Years ago doctors were mainly concerned about vitamin D deficiency in children. Foods were fortified with vitamin D to prevent the bone disease called rickets. Now we know that rickets was only the tip of the iceberg and that seniors are also at high risk for vitamin D deficiency. According to a recent study in the journal Age and Ageing, vitamin D deficiency may contribute to osteoporosis, muscle weakness, hip fractures, diabetes, cancer, heart disease, arthritis and poor general health in seniors.
Sources of Vitamin D
Vitamin D is not common in many foods, but it is very important for helping your body absorb the calcium you need to build bone strength. Vitamin D also helps you fight off many diseases and is important for proper nerve function. Sources of vitamin D include:
- Food. There are few foods that contain vitamin D naturally. The best foods for vitamin D are cod liver oil, salmon, mackerel, tuna, beef liver, cheese and egg yolks.
- Vitamin D fortified foods. Since it is difficult to get enough vitamin D naturally, many foods have vitamin D added to them. These foods supply most of the vitamin D in the American diet. Milk, breakfast cereals, and juice drinks are commonly fortified with vitamin D.
- Sunlight. For most people exposure to sunlight is the most important source of vitamin D. Sunlight converts cholesterol to vitamin D in the body.
- Vitamin D supplement. Between 2005 and 2006 the National Health and Nutrition Examination Survey found that only about one-third of Americans were getting enough vitamin D in their diet. A recent study published in the Archives of Internal Medicine suggests that older adults can reduce their risk of bone fractures by taking an oral supplement of vitamin D every day.
Why Are Seniors at Risk?
People over age 50 have an increased risk of vitamin D deficiency and the risk increases with age. As people age they lose some of their ability to synthesize vitamin D from sunlight. Vitamin D also needs to be activated in the kidney before it can be used by the body and this function also decreases with age. Finally, elderly people who are homebound are less likely to get outdoor exercise and activity. Researchers have suggested that it takes up to 30 minutes of sun exposure twice a week to make a sufficient amount of vitamin D from sunlight.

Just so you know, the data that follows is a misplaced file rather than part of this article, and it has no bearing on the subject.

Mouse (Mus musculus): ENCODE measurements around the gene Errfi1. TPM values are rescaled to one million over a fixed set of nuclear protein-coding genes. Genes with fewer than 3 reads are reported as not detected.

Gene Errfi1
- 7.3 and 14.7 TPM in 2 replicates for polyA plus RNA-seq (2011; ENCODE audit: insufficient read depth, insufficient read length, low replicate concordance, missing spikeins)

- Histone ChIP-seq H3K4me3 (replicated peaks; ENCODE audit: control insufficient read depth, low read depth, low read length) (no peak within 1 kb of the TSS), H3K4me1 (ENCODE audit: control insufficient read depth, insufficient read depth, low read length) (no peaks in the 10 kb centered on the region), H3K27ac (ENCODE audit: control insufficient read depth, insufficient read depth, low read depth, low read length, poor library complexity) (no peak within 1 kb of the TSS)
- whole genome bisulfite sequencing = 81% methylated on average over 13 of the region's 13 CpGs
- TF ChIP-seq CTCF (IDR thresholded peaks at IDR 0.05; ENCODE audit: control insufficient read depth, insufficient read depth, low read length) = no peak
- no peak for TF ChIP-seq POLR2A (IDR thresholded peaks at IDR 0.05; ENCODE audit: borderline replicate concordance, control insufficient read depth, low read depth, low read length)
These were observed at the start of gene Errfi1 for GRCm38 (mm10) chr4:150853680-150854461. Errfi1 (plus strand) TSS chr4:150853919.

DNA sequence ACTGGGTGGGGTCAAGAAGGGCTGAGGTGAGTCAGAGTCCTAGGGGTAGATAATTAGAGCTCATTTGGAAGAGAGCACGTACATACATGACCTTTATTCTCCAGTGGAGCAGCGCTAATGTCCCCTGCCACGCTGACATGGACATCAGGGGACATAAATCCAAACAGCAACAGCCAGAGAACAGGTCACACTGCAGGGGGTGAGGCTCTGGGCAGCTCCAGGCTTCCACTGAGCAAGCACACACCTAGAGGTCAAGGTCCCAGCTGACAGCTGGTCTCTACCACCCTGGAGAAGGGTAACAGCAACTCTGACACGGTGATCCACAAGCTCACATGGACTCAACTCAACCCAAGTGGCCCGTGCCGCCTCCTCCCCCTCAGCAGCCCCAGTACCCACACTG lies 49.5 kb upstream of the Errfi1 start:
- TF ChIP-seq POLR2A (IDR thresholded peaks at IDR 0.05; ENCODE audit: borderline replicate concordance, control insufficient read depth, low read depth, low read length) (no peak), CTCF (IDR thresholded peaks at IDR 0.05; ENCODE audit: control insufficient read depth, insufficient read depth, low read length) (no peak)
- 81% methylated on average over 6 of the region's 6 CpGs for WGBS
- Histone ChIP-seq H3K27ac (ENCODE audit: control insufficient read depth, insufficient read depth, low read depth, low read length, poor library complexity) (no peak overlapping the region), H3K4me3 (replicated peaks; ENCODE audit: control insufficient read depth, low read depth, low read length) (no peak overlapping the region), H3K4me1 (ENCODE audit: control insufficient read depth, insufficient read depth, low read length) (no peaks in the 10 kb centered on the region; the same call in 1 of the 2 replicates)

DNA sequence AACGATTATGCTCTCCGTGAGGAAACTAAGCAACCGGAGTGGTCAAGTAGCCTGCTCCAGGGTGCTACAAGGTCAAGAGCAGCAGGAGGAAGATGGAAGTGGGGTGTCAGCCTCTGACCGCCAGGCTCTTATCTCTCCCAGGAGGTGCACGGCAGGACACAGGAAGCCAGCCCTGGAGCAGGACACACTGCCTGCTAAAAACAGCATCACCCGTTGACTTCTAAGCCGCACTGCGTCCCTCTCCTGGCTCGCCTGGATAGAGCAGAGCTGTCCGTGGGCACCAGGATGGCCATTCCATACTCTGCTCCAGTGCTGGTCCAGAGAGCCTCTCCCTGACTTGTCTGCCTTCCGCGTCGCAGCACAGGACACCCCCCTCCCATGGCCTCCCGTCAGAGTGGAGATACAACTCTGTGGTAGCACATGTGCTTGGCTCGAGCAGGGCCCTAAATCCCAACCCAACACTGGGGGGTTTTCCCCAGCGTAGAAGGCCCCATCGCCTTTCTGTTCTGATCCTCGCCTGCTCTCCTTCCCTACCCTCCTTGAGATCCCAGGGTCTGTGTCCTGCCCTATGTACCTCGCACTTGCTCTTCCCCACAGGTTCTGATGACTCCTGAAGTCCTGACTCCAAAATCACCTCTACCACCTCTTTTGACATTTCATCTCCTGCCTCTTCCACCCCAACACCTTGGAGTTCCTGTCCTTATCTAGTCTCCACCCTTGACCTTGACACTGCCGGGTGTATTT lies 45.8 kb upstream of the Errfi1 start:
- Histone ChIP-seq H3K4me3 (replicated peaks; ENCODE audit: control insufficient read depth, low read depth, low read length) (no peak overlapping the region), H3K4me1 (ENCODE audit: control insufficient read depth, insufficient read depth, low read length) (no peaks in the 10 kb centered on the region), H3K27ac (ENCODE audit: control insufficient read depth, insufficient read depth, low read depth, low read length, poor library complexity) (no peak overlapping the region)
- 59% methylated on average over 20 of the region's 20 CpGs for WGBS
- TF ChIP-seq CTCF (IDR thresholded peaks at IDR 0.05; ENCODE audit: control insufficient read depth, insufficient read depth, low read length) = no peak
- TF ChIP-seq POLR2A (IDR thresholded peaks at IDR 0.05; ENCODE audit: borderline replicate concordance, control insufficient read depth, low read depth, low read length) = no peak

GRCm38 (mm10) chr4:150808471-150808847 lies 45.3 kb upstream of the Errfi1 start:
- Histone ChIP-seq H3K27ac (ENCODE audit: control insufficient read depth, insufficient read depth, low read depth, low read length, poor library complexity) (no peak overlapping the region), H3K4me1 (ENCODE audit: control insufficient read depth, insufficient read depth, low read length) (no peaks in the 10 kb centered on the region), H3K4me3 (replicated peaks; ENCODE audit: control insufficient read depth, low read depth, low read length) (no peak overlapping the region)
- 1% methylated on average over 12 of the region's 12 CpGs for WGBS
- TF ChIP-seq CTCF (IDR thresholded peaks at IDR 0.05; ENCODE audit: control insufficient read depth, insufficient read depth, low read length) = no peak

How Much Vitamin D Do You Need?
You need more vitamin D as you get older. According to the Food and Nutrition Board at the Institute of Medicine of The National Academies, an adequate intake of vitamin D up until age 50 is 200 International Units (IU) for both men and women. Between age 50 and 70 the adequate daily intake is 400 IU for men and women. After age 70 the adequate intake is 600 IU for men and women.
"The clinical manifestations of suboptimal vitamin D levels has a significant physical, psychological and financial impact on older people and society as a whole," —Age and Ageing
Because seniors are at greater risk for vitamin D deficiency, there have been many recent studies to determine if vitamin D supplements are useful in preventing falls and fractures. Some studies have found that a supplement of 400 IU daily is adequate and effective for reducing falls and fractures in seniors. Other studies suggest that the best dose for fracture reduction is 800 IU daily, and still others have found that a dose of 800 to 1000 IU daily is best.
It is possible to take too much vitamin D supplement. Symptoms of vitamin D toxicity include nausea, vomiting and weakness. Too much vitamin D can cause your calcium level to increase and lead to mental confusion and heart arrhythmias. Too much sun exposure does not lead to too much vitamin D (though there are skin cancer risks to consider). To be in danger of overdosing on a vitamin D supplement you would need to take well over 2,000 IU daily.
Ideas for Caregivers
If you are a caregiver for a senior, here are some things you should know about vitamin D deficiency and supplements:
- Older people who do not take vitamin D supplements are at higher risk for vitamin D deficiency.
- Not all seniors have the same risk. Women are at higher risk than men. Seniors with darker complexions don't produce vitamin D from sunlight as well as light-skinned seniors.
- Sunlight may not be enough. If you live in the northern part of the America, above a line drawn between Boston and the top of California, there is not enough sunlight to produce vitamin D from November through February. Skin needs to be uncovered (no sunscreen either) to absorb the sun's rays and sitting inside next to a window doesn't work.
- Some medications, like steroids, some weight-loss drugs, some cholesterol-lowering drugs and some drugs used to control seizures, can interfere with vitamin D supplements.
- A senior's sex, age, diet, sun exposure and medical history all need to be considered when deciding on vitamin D supplements. Talk to your health care provider about the possibility of vitamin D deficiency and best dose for vitamin D supplements.